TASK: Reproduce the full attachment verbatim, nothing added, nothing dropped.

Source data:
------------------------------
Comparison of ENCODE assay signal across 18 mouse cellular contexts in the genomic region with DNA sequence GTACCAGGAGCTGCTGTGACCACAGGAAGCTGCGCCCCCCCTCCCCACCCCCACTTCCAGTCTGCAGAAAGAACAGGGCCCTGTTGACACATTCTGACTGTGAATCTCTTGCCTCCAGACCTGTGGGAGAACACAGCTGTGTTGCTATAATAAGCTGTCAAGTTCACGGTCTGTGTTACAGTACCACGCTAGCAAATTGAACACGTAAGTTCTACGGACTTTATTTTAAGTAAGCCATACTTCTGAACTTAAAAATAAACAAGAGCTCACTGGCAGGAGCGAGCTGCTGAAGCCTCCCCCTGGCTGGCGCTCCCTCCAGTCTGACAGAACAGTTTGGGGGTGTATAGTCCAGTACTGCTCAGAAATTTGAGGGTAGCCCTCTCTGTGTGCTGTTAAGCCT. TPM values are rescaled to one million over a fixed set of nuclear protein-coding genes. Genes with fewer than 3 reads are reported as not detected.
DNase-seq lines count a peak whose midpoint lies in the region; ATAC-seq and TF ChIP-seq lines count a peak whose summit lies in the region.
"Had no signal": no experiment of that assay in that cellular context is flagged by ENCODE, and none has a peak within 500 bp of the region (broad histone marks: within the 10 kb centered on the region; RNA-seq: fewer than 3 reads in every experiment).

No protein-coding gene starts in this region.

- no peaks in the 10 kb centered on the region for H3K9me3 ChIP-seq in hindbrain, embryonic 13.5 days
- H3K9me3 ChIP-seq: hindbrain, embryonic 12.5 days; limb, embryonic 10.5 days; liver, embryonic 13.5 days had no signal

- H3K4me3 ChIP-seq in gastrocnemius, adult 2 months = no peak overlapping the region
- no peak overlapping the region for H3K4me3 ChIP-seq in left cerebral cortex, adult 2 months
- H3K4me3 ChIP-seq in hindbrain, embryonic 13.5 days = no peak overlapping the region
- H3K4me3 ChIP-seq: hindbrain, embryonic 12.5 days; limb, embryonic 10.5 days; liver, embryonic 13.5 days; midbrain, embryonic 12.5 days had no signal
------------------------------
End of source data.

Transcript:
Comparison of ENCODE assay signal across 18 mouse cellular contexts in the genomic region with DNA sequence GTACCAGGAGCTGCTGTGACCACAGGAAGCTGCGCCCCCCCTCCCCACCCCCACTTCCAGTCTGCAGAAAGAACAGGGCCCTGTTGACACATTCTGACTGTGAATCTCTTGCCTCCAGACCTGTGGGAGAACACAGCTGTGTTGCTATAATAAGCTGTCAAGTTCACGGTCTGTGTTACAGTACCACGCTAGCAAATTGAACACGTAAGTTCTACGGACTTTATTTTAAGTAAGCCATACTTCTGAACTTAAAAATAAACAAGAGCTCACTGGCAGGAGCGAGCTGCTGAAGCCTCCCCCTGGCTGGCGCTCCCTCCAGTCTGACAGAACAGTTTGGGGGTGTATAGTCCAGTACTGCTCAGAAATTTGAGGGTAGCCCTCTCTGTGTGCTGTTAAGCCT. TPM values are rescaled to one million over a fixed set of nuclear protein-coding genes. Genes with fewer than 3 reads are reported as not detected.
DNase-seq lines count a peak whose midpoint lies in the region; ATAC-seq and TF ChIP-seq lines count a peak whose summit lies in the region.
"Had no signal": no experiment of that assay in that cellular context is flagged by ENCODE, and none has a peak within 500 bp of the region (broad histone marks: within the 10 kb centered on the region; RNA-seq: fewer than 3 reads in every experiment).

No protein-coding gene starts in this region.

- no peaks in the 10 kb centered on the region for H3K9me3 ChIP-seq in hindbrain, embryonic 13.5 days
- H3K9me3 ChIP-seq: hindbrain, embryonic 12.5 days; limb, embryonic 10.5 days; liver, embryonic 13.5 days had no signal

- H3K4me3 ChIP-seq in gastrocnemius, adult 2 months = no peak overlapping the region
- no peak overlapping the region for H3K4me3 ChIP-seq in left cerebral cortex, adult 2 months
- H3K4me3 ChIP-seq in hindbrain, embryonic 13.5 days = no peak overlapping the region
- H3K4me3 ChIP-seq: hindbrain, embryonic 12.5 days; limb, embryonic 10.5 days; liver, embryonic 13.5 days; midbrain, embryonic 12.5 days had no signal